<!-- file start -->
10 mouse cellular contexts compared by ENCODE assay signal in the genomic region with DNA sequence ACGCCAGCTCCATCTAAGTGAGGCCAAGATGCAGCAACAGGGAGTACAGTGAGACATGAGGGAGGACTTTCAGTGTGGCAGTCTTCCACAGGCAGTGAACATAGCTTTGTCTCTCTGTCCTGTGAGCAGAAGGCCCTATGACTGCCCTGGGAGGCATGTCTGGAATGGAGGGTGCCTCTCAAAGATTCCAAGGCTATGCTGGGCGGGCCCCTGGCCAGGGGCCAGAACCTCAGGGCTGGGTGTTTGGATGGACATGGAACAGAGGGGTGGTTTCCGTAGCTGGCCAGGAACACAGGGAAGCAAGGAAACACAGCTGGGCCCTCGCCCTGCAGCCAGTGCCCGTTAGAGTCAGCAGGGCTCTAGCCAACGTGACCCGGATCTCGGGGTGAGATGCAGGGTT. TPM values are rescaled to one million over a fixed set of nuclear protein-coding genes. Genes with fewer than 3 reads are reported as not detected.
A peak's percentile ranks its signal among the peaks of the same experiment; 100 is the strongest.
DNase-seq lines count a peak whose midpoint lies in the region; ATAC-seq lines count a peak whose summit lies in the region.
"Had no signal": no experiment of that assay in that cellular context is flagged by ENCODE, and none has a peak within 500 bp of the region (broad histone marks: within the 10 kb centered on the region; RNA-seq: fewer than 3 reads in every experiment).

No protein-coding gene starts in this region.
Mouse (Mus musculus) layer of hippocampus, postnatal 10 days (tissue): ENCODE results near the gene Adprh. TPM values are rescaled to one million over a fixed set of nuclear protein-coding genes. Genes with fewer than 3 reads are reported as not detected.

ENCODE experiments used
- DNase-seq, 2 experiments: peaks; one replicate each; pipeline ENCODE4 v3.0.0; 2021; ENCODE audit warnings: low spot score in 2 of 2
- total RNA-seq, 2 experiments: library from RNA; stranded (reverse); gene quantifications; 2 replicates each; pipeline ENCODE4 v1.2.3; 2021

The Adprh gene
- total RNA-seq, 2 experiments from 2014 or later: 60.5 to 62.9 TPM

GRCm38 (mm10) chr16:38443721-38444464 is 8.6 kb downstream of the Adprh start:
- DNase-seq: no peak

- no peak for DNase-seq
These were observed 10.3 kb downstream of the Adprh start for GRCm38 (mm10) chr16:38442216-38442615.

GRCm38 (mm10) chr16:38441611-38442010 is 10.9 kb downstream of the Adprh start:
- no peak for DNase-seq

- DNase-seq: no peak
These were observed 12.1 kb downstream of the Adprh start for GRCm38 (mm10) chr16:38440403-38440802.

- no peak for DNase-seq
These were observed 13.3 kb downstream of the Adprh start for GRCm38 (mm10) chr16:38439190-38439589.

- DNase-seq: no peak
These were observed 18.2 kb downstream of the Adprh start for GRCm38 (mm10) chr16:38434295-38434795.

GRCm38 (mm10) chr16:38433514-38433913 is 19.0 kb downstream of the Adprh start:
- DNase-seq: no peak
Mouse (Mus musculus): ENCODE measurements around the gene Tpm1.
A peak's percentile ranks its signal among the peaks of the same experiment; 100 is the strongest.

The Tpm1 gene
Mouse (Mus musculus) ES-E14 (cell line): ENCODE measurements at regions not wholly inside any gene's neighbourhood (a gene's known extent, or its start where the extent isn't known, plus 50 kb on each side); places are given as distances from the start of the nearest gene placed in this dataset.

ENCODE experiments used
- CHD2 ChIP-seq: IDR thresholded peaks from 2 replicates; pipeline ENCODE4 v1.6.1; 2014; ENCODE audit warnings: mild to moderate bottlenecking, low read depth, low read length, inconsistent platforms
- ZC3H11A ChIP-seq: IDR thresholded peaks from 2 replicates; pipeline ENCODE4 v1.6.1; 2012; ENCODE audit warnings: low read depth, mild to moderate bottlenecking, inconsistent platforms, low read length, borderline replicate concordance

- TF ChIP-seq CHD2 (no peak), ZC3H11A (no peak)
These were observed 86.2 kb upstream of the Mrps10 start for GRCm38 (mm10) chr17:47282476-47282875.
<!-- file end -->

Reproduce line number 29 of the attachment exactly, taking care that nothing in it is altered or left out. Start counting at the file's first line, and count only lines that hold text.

Mouse (Mus musculus) ES-E14 (cell line): ENCODE measurements at regions not wholly inside any gene's neighbourhood (a gene's known extent, or its start where the extent isn't known, plus 50 kb on each side); places are given as distances from the start of the nearest gene placed in this dataset.